October 04, 2008
Debbie and I left the boat early to kayak in to Sandy Cay. We had read that it was owned by one of the Rockerfellers. When we got ashore we were surprised to find a trail lined with plants in a semi-lanscaped sort of way. The trail lead around the periphery of the small island and up to the highest point where we had a marvelous 360 view. Waves from the East crashed into a jagged shore line strewn with rocks of all sizes but only two colors – the black ones of volcanic origin and white ones from the coral. We named it Salt n Pepper beach and found several keeper pieces which were speckled with red coral. We made one mistake – we followed the trail back down through the interior of the island and found the swampy areas breeding mosquitos!
Green Cay and Little Jost’s Bubbly Pool
Katey and Kevin took the dingy to go to Green Cay and locate another Geocache while the rest of us raised anchor and headed for Foxy’s Taboo in nearby Long Bay. We had our designs on a hike to the Bubbly Pool. We hiked a good 1/4 mile and spent a lot of time crawling over gaps in the rocky wall looking for the pool itself.
We found a group of curious goats before walking up to the real thing – a level spot with a large clear water pool and small beach. We had begun to wonder if it would be worth the trip, but the scenery alone cinched it – another memory for those cold days of winter. It was flanked on either side by huge jet black boulders that framed a crevice where the waves slithered and gurgled in. Kevin and Katey had rejoined us and climbed up high to take in the whole scene. There was a submerged rock shaped like a chair – just the right size for one or two to rest and enjoy the refreshing ebb and flow.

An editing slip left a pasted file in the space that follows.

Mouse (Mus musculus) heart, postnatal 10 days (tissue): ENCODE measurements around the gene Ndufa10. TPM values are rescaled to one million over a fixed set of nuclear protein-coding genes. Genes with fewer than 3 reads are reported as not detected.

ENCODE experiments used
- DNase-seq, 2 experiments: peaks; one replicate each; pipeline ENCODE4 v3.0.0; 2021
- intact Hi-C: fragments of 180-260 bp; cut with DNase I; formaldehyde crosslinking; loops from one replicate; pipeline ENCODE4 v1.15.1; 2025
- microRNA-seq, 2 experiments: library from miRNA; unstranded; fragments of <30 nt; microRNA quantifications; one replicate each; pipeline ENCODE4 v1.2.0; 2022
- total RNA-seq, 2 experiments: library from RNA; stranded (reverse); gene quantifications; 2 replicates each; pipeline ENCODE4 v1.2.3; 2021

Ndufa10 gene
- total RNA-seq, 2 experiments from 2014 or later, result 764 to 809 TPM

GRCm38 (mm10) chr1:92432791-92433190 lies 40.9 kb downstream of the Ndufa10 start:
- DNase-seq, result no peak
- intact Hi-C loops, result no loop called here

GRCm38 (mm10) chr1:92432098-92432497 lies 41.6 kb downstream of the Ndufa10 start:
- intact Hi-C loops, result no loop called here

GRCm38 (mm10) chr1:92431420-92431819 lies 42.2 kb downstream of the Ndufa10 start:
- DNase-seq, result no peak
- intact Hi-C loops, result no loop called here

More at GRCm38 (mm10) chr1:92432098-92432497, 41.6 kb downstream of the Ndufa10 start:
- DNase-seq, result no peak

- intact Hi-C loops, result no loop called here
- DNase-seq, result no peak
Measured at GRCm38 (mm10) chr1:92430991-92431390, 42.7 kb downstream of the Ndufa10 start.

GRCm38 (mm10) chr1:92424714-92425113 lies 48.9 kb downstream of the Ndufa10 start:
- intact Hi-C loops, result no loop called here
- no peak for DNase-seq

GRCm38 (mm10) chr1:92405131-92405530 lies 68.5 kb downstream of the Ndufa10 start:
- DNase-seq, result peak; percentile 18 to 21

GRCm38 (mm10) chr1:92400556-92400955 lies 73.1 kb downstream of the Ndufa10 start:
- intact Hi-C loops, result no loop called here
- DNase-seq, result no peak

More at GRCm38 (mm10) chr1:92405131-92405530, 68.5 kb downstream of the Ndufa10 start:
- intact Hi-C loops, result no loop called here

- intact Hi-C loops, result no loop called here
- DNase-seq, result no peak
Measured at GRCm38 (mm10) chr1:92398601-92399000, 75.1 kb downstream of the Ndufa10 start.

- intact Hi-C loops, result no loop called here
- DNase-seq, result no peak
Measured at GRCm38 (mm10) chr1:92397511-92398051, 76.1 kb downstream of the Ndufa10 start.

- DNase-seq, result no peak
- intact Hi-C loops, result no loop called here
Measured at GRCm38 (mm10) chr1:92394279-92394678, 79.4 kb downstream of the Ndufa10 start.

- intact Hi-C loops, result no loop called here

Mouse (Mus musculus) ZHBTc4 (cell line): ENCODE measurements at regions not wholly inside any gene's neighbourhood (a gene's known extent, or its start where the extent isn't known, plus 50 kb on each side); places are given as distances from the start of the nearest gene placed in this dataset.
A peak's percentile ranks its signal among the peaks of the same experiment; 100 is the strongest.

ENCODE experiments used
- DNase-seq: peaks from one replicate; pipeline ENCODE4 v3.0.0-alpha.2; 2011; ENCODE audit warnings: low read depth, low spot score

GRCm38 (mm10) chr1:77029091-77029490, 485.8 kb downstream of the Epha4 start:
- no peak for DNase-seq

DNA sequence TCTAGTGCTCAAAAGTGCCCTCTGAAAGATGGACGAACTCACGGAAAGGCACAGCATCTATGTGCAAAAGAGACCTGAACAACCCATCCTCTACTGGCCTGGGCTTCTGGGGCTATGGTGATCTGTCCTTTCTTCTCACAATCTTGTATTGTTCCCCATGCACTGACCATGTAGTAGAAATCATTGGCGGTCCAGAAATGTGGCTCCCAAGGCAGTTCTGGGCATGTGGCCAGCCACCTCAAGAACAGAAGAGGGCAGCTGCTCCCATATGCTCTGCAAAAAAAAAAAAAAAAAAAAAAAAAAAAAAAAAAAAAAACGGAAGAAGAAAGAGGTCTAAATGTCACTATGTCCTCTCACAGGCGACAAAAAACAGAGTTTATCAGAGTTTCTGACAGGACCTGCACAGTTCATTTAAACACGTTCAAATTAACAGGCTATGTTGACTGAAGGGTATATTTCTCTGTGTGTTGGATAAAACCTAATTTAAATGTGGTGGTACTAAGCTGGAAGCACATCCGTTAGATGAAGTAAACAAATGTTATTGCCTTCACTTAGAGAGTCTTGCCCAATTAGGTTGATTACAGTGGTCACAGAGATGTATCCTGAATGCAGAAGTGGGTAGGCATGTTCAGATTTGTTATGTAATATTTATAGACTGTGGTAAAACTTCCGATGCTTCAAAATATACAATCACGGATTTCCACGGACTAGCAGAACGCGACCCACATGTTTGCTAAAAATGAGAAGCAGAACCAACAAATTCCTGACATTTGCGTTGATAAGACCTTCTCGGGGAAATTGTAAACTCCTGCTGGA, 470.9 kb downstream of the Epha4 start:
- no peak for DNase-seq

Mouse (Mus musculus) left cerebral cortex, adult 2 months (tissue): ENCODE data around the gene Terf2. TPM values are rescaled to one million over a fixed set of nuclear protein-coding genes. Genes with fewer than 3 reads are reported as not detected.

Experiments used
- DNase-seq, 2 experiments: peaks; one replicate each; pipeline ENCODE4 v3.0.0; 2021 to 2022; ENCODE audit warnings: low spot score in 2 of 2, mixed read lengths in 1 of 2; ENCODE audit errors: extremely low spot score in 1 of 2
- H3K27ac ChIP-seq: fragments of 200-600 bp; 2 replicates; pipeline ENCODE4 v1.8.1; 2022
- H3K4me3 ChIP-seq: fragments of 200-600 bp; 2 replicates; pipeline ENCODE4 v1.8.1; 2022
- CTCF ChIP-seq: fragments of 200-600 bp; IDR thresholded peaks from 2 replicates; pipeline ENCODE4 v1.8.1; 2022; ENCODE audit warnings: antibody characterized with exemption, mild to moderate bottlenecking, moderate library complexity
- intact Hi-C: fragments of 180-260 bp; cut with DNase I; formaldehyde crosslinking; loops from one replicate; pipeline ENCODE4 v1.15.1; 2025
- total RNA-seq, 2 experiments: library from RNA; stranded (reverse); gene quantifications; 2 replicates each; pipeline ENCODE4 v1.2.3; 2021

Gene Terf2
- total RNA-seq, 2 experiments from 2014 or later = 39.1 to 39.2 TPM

Jost Van Dyke – Great Harbour
I hustled back and brought the dingy closer to save everyone some steps and soon we were back onboard the Martha R and pulling into Great Harbour. The ladies took the dingy in for shopping, sightseeing and geocaching and Kevin tried out the snorkling along the Eastern shore. Not much to brag about. The rest of the guys were entertained by a newly arrived couple, apparently making their first attempt at anchoring. We were amused as the let out only about 10 extra feet of rode in the twenty foot depth and saw them drifting until they were almost touching the boat aft of them. It became a little less funny when they dropped anchor again, this time closer to us. As they drifted closer and closer we took in some of our extra scope to stay away, but they continued to swing closer. Fortunately the ladies returned and we spared them the embarrassment by moving on to White Bay, our planned anchorage for the night.
White Bay on JVD is recognized by the Travel Channel as one of the Top Ten Beaches in the Carribean and we were looking forward to the afternoon ashore. Entering was a little tricky because one of the marker bouys was missing, but the clear water made it easy to navigate by sight through the narrow gap in front of Soggy Dollar. We dropped anchor and rode the dingy in for some qulaity beach time.
Once in, each couple found their own entertainment. I tried my luck with the swinging ring at Soggy and found I was pretty good, ringing three out of twenty attempts. There was a small crowd sitting around and we introduced ourselves to the group from Me and the Sea. One of them had corresponded with me on TTOL and we struck up a lively discussion about the respective merits of their 440 and our 420. The invited us to join them later for a boat tour but we never got the chance.
Katey found another cache, and everyone enjoyed walking up and down the lovely beach until it was time to get ready for supper. We had made reservations at Soggy Dollar (who knew they had four course gourmet dining after dark??). The guys dressed up in their finest dinner sandals and the ladies dug out their makeup and dolled up quite pretty. The meal was tasty, but I missed the baked potato from Potter’s. We returned to the boat (which had the lights on this time), regretting that four of us would be leaving the next morning. The night was a short one, interrupted a few times by PainKiller fueled revelry from nearby boats. We were again glad it was the off season.